The Tracker video analysis and modeling tool enables students to create dynamical models that are drawn directly on videos of real-world phenomena (Figure 2). Because the simulations and videos share the same time base and coordinate system, students can test their models experimentally by direct visual inspection, a process that is both intuitive and discerning. In effect, the videos make the models more “real” while the models make the videos more understandable. Additional views of model-generated data such as plots and tables are also available for analysis, and a tabbed page view enables authors to include html documentation, instructions, exercises, etc.
Figure 2: Tracker model of a bouncing cart overlayed on a video.
Tracker's "Model Builder" workpanel (Figure 3) provides a gentle introduction to dynamical modeling by making it easy to simulate a particle that obeys Newton's laws. Students define and modify the force expressions, parameter values and initial conditions, and the model particle is automatically drawn on the video. The expression parser accepts all common mathematical functions. The motion is computed with an ODE solver using a Runge-Kutta algorithm but the numerical details are hidden from students so their learning focus is on the forces and resulting behavior. Unlimited undo/redo and instant visual feedback encourage interactive exploration of models, and even small visual discrepancies can illustrate the limitations of overly simplified models or video distortions.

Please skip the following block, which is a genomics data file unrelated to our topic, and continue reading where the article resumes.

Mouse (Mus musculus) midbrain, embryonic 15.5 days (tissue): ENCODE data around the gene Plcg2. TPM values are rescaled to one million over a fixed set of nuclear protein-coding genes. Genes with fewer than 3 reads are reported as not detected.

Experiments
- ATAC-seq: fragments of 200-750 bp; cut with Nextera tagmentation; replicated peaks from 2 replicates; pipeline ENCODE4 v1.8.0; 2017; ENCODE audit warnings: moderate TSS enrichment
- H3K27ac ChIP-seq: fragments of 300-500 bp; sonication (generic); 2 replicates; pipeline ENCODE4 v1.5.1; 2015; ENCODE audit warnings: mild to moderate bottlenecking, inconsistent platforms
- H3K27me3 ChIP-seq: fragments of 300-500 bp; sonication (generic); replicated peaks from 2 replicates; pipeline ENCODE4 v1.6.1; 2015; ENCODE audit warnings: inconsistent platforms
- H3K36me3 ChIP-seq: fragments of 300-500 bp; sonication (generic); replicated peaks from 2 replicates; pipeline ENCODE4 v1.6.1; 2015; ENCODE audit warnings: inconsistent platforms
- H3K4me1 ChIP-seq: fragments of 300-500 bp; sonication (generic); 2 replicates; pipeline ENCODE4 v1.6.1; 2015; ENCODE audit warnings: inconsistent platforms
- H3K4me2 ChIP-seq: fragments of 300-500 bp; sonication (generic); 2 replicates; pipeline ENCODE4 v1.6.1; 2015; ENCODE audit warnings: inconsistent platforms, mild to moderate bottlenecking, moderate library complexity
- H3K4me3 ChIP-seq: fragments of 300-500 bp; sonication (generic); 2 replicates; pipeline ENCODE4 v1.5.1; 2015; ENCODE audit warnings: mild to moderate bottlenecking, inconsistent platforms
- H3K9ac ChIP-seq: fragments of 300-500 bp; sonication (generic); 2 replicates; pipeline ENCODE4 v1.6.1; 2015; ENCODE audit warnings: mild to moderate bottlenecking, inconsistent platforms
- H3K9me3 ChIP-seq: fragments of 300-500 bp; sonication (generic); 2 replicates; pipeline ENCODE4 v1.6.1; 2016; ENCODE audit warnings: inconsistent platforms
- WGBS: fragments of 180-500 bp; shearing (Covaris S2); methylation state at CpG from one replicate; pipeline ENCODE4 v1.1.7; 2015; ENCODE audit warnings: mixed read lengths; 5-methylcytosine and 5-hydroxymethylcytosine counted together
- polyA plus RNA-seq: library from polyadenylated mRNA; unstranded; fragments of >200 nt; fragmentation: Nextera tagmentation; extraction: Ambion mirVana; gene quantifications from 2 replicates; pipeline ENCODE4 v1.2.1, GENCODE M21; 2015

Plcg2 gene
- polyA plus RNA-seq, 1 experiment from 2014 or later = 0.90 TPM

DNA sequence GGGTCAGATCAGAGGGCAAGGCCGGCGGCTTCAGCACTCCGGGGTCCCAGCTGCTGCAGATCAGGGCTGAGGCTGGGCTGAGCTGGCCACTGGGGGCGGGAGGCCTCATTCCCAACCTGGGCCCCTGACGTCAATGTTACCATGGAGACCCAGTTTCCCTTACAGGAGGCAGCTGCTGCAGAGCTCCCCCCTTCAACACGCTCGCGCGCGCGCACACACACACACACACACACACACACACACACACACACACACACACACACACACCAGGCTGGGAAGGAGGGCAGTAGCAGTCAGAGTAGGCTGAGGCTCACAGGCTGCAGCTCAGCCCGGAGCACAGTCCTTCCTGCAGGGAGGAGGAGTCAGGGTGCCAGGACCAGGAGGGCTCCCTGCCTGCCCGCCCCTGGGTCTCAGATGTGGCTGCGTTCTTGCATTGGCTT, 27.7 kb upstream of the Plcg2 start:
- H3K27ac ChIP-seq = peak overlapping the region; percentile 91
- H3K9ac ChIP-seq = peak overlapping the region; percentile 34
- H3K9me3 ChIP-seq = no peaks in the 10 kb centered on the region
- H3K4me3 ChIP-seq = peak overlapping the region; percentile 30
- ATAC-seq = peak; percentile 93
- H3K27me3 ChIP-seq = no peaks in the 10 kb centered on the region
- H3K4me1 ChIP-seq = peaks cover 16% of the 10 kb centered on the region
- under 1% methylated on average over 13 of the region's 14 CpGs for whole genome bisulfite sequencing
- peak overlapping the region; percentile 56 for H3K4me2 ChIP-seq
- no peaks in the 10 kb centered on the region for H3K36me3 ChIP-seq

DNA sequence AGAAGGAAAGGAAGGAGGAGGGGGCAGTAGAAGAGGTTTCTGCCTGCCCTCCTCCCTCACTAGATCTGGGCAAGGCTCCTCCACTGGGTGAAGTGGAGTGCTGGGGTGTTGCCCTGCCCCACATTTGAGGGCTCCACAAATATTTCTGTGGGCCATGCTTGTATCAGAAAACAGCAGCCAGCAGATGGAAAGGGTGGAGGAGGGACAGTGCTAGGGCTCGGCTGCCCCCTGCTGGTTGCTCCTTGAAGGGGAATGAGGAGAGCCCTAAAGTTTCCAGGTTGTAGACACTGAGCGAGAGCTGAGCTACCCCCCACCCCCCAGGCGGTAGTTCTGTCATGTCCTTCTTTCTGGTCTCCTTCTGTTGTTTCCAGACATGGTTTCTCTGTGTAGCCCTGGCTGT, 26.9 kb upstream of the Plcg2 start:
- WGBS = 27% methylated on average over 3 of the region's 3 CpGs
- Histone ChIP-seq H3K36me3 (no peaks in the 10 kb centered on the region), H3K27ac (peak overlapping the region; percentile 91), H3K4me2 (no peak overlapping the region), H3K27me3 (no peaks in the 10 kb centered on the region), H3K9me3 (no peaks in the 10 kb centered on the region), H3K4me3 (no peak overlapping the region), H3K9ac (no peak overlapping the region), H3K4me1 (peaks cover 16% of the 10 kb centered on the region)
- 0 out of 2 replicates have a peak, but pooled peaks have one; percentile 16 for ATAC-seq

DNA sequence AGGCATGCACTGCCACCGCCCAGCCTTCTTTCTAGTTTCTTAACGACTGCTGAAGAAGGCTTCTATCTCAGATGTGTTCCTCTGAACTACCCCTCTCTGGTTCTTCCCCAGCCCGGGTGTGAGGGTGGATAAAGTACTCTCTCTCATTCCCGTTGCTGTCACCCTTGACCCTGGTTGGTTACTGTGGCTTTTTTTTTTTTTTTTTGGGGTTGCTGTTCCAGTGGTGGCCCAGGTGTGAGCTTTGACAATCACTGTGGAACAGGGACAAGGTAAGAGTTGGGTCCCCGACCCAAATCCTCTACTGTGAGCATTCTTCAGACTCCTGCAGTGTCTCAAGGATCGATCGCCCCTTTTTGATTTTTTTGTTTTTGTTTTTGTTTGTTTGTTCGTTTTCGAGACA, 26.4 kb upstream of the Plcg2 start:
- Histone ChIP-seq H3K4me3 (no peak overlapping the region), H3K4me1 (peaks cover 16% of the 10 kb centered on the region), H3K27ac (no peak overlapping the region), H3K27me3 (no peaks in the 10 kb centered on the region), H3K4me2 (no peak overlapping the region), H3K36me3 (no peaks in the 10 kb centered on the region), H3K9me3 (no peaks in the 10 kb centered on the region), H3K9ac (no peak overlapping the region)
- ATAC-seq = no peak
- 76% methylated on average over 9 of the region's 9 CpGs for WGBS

Figure 3: Model Builder with a dynamical model of a simple projectile.
The process of identifying pertinent forces, defining appropriate expressions and comparing models visually by overlaying videos supports the modeling cycle paradigm in a way that is both rigorous and accessible even to students with no prior computational modeling experience and/or limited data analysis skills. But since Tracker also provides traditional video analysis functionality, more advanced students can compare models with data obtained from manual or automatic tracking of objects within videos.
If the video and html files reside on remote servers, Tracker can open a trk file locally or from the web and load all needed resources. Another packaging option is to compress the trk, video and html files into a single zip file with the same name as the trk—Tracker will open the zip file and extract all resources automatically. In this way teachers and students can create video modeling experiments from scratch or open a trk file to start with a video, instructions and potentially partial (or incorrect!) models. Completed student models can of course be saved in new trk files.